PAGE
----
Essential #4: Parasite prevention products
Pesky parasites can damage your dog’s health – so as a responsible pet owner, you’ll need to think about how you’re going to deal with them.
“Worms, fleas and ticks are all common problems in dogs, so it’s a good idea to have a strategy to control these,” explains David Willis, Managing Director of County Armagh-based natural-remedy company Natural Farm Health. “Many dog-owners prefer to use a natural product as they don’t want to give something to the dog that they wouldn’t use themselves. Your vet will be able to advise you best.
“You should always ensure your pet is registered with a vet,” explains Elizabeth Eichler. “Your vet is best-placed to provide the most appropriate and effective products, and can also ensure you dog is covered with appropriate vaccinations.”
Fellow vet Katie Swords agrees: “Routine pet care can save owners a lot of heartache,” she says.
Plus, keeping your pet healthy can help you save a fortune on pet insurance.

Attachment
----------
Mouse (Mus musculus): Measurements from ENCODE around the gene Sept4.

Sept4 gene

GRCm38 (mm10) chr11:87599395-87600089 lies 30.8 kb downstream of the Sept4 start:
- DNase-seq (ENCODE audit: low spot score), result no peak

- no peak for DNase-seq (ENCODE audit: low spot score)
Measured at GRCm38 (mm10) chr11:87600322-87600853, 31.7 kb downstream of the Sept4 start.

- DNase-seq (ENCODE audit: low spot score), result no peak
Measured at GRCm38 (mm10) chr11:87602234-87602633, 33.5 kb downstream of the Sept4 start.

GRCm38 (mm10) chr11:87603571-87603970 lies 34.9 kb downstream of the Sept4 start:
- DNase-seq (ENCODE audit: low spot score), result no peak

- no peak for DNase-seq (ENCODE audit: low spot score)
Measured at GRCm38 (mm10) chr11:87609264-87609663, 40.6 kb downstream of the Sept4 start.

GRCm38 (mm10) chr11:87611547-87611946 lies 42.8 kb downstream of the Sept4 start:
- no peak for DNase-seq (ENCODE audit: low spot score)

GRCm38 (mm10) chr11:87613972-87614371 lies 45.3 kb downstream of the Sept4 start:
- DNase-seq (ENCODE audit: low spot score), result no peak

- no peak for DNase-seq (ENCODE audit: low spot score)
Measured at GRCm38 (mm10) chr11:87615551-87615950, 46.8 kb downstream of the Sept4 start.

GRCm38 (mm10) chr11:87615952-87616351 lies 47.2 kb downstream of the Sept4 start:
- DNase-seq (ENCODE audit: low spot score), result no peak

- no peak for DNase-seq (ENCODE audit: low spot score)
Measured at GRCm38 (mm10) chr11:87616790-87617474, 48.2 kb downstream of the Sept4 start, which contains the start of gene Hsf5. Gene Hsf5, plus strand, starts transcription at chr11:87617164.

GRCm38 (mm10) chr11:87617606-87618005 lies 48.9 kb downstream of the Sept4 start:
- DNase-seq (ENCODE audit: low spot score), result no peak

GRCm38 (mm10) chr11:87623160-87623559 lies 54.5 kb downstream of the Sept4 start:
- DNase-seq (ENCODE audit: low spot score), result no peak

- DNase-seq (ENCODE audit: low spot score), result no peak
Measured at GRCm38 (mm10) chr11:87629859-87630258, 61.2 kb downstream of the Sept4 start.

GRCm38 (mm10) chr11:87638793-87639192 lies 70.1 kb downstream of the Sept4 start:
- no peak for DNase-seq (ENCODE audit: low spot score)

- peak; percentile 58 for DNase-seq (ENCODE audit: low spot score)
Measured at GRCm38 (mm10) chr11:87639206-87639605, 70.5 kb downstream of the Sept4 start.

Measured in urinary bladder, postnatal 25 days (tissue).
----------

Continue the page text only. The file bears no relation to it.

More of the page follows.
Essential #5: Healthy food
You might think your dog will eat anything but there’s more to it than that. “Think carefully before choosing dog food,” Elizabeth Eichler advises. “It doesn't have to be the most expensive food on the market, but it's important that is contains good-quality ingredients to provide a healthy diet for your dog.”
But how can you tell which dog foods are best? Katie Swords had this advice: “Make sure you choose a food with a high meat content. Read the ingredients – if it’s claiming to be chicken, then that should be one of the first ingredients listed. Also look at fat content and the number of additives. Some pet food can be the equivalent of feeding your pet a burger for every meal.”